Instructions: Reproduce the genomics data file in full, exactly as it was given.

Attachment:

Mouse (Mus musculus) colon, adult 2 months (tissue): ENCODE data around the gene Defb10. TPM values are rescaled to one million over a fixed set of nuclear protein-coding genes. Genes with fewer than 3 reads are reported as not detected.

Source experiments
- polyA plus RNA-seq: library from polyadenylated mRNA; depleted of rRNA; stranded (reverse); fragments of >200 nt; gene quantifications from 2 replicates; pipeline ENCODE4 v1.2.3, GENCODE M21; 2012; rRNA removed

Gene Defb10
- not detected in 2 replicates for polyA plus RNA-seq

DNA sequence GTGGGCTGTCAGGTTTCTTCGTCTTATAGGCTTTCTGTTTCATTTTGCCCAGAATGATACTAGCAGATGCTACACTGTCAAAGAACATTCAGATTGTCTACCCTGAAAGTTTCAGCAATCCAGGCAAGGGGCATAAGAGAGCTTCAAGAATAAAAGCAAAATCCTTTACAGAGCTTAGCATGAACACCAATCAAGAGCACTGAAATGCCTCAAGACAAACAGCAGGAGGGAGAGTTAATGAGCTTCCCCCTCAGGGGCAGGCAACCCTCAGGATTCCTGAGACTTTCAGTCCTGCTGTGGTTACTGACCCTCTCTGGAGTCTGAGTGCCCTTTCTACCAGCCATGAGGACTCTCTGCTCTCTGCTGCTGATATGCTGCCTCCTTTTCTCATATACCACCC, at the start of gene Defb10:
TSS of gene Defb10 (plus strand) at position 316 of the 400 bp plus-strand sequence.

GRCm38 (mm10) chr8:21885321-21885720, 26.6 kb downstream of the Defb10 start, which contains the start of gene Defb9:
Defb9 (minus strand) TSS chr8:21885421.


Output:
Mouse (Mus musculus) colon, adult 2 months (tissue): ENCODE data around the gene Defb10. TPM values are rescaled to one million over a fixed set of nuclear protein-coding genes. Genes with fewer than 3 reads are reported as not detected.

Source experiments
- polyA plus RNA-seq: library from polyadenylated mRNA; depleted of rRNA; stranded (reverse); fragments of >200 nt; gene quantifications from 2 replicates; pipeline ENCODE4 v1.2.3, GENCODE M21; 2012; rRNA removed

Gene Defb10
- not detected in 2 replicates for polyA plus RNA-seq

DNA sequence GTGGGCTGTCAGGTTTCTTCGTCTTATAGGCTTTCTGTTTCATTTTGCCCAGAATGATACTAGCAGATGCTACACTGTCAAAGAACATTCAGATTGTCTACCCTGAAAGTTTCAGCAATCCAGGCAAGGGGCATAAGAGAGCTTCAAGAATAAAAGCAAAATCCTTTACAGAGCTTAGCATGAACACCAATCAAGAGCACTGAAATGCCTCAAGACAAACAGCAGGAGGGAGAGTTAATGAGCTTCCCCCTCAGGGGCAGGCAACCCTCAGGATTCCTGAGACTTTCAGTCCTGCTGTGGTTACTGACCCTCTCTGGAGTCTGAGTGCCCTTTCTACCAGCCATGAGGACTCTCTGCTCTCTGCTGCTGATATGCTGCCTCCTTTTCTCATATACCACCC, at the start of gene Defb10:
TSS of gene Defb10 (plus strand) at position 316 of the 400 bp plus-strand sequence.

GRCm38 (mm10) chr8:21885321-21885720, 26.6 kb downstream of the Defb10 start, which contains the start of gene Defb9:
Defb9 (minus strand) TSS chr8:21885421.